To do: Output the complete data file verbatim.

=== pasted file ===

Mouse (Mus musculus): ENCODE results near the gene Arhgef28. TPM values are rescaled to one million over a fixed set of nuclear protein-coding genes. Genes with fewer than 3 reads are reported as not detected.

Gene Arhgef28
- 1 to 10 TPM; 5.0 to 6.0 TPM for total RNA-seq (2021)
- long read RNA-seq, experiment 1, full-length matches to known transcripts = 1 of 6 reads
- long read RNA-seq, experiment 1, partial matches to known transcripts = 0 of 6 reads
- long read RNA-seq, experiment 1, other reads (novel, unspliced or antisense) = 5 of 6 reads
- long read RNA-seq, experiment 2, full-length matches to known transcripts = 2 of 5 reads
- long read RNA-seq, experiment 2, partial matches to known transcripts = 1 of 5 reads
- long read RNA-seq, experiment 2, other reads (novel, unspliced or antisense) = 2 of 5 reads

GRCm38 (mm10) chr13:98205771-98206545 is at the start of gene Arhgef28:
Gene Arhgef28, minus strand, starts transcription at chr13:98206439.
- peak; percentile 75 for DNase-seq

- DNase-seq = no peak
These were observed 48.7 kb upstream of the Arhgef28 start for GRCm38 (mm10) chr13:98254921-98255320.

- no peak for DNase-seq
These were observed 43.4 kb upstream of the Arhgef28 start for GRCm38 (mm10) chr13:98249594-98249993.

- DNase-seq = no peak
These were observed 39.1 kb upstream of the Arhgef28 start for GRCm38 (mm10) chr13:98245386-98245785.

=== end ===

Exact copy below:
Mouse (Mus musculus): ENCODE results near the gene Arhgef28. TPM values are rescaled to one million over a fixed set of nuclear protein-coding genes. Genes with fewer than 3 reads are reported as not detected.

Gene Arhgef28
- 1 to 10 TPM; 5.0 to 6.0 TPM for total RNA-seq (2021)
- long read RNA-seq, experiment 1, full-length matches to known transcripts = 1 of 6 reads
- long read RNA-seq, experiment 1, partial matches to known transcripts = 0 of 6 reads
- long read RNA-seq, experiment 1, other reads (novel, unspliced or antisense) = 5 of 6 reads
- long read RNA-seq, experiment 2, full-length matches to known transcripts = 2 of 5 reads
- long read RNA-seq, experiment 2, partial matches to known transcripts = 1 of 5 reads
- long read RNA-seq, experiment 2, other reads (novel, unspliced or antisense) = 2 of 5 reads

GRCm38 (mm10) chr13:98205771-98206545 is at the start of gene Arhgef28:
Gene Arhgef28, minus strand, starts transcription at chr13:98206439.
- peak; percentile 75 for DNase-seq

- DNase-seq = no peak
These were observed 48.7 kb upstream of the Arhgef28 start for GRCm38 (mm10) chr13:98254921-98255320.

- no peak for DNase-seq
These were observed 43.4 kb upstream of the Arhgef28 start for GRCm38 (mm10) chr13:98249594-98249993.

- DNase-seq = no peak
These were observed 39.1 kb upstream of the Arhgef28 start for GRCm38 (mm10) chr13:98245386-98245785.